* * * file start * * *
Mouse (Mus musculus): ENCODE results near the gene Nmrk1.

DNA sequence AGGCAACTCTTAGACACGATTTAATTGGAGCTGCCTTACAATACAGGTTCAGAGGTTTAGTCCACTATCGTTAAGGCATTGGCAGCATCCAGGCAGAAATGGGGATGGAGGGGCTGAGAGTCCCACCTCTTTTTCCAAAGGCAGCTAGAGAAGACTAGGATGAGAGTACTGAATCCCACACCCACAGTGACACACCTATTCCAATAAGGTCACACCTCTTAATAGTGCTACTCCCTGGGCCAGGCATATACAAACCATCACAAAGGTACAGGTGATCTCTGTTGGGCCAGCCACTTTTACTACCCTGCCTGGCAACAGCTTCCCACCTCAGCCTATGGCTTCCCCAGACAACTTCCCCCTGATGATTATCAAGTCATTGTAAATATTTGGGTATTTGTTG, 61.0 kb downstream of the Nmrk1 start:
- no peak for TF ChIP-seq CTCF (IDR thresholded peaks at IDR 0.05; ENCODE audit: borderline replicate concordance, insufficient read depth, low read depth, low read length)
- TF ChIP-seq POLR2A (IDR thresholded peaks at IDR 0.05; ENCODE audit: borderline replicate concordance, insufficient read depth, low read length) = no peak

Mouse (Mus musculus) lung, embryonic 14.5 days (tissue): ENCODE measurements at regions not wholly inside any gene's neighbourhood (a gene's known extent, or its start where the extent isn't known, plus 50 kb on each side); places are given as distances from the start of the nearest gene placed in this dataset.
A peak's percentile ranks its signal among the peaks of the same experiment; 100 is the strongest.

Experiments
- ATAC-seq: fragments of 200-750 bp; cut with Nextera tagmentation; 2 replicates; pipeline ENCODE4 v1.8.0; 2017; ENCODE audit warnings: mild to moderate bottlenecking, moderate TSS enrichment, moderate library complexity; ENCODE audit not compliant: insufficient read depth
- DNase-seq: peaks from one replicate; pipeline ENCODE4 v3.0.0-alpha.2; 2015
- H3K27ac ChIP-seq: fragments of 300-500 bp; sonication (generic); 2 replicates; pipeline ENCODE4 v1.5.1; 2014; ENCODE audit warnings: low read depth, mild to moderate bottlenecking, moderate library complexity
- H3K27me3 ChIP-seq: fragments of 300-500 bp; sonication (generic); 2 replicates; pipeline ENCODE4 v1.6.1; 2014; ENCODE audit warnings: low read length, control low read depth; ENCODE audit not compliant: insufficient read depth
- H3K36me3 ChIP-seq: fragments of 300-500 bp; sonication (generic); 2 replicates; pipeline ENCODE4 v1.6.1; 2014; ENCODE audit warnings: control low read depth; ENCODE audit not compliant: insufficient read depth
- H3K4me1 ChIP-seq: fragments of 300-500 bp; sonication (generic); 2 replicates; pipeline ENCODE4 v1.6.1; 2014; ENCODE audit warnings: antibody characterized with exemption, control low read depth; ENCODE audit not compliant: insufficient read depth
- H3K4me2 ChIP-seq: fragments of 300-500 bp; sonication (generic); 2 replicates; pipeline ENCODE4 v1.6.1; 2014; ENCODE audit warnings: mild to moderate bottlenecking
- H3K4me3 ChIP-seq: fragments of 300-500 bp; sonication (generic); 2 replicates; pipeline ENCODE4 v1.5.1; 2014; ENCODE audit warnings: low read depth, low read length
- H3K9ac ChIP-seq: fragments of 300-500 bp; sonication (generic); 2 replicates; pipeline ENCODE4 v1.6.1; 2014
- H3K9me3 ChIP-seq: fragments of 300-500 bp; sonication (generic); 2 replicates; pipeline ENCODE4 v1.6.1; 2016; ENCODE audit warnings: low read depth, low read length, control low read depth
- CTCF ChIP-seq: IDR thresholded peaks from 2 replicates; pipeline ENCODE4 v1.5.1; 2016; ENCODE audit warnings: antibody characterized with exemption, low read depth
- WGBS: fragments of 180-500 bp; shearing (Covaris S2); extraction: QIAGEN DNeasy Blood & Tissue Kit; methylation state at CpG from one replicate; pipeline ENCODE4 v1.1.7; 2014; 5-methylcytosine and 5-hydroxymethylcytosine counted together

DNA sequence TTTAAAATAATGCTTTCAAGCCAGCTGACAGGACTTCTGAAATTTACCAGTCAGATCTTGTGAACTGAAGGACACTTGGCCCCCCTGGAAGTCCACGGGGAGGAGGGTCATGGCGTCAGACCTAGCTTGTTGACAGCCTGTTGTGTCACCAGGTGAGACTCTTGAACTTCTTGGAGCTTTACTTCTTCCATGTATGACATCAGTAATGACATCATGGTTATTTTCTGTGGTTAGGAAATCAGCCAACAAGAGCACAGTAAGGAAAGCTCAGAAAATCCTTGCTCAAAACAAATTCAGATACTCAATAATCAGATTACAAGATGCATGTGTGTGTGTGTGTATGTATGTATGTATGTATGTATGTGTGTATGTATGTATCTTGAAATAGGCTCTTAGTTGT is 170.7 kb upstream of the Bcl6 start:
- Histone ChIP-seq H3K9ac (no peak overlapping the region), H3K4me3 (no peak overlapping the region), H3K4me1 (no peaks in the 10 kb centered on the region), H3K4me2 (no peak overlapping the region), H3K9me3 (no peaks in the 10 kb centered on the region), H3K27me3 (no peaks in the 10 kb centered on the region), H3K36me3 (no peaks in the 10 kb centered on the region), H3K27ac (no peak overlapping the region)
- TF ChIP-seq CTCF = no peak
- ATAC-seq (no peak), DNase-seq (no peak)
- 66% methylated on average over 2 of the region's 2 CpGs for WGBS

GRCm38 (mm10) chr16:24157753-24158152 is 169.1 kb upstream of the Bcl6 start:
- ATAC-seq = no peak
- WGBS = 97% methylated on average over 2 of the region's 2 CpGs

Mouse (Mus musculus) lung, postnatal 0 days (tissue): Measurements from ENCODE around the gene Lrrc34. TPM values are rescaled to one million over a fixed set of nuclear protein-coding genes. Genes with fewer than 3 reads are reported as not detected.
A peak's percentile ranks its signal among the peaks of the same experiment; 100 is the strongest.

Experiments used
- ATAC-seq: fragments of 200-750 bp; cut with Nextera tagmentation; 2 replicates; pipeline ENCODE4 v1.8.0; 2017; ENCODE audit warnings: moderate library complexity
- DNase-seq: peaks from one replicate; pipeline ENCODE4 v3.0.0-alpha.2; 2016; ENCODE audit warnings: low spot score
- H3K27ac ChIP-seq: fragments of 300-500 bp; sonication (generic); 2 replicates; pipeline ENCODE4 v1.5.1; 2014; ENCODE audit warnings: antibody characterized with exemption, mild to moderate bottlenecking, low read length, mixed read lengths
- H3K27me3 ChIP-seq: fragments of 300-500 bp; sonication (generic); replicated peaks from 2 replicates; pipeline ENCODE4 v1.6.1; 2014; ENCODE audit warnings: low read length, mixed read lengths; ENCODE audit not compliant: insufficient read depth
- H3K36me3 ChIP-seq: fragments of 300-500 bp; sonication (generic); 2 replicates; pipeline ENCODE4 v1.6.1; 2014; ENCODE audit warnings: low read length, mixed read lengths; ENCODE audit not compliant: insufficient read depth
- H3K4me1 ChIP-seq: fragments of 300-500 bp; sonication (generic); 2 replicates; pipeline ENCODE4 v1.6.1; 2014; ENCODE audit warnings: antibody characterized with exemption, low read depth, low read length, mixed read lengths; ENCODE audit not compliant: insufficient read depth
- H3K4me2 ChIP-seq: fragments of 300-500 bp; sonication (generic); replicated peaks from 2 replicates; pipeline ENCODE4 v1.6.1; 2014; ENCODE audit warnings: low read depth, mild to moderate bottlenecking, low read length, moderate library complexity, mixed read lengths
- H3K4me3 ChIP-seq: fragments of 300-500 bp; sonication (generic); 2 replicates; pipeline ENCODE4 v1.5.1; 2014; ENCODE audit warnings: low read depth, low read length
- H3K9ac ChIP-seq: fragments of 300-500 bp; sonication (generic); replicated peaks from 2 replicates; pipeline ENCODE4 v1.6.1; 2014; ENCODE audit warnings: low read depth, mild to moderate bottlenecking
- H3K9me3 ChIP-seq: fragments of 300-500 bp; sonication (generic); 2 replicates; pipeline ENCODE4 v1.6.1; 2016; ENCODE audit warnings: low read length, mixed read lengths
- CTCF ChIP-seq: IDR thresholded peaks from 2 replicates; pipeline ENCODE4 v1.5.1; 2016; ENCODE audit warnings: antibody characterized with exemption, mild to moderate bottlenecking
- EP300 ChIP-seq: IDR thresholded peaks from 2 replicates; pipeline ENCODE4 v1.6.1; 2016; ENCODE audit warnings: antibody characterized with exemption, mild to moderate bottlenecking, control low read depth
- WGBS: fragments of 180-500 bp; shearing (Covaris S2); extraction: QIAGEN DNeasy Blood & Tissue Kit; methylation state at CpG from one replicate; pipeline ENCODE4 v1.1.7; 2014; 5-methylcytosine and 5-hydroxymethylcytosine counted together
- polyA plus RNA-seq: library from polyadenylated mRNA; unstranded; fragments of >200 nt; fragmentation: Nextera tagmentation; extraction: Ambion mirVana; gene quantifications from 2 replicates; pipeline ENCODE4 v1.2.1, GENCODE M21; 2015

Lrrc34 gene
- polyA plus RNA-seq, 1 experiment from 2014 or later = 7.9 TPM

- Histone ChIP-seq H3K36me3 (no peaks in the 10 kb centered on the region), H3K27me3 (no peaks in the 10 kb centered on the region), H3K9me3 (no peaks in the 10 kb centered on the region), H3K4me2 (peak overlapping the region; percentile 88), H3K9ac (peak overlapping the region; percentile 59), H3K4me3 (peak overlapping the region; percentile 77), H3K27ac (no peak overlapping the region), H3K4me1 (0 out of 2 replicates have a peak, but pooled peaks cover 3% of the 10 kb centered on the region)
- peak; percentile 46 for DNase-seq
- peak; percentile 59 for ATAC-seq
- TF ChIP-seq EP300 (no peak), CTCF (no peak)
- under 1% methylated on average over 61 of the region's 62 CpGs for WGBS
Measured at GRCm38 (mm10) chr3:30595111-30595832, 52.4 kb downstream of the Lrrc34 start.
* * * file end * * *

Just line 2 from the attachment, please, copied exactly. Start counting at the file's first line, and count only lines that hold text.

DNA sequence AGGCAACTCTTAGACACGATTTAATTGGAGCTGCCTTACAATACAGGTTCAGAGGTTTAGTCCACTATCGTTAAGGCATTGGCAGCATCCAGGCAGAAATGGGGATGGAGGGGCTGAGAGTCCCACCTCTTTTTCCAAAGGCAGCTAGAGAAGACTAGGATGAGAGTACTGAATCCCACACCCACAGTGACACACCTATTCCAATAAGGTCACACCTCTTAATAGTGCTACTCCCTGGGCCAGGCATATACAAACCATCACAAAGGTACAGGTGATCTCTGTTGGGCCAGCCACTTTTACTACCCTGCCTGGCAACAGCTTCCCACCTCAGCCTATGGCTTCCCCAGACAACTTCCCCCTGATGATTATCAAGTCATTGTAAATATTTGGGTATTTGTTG, 61.0 kb downstream of the Nmrk1 start: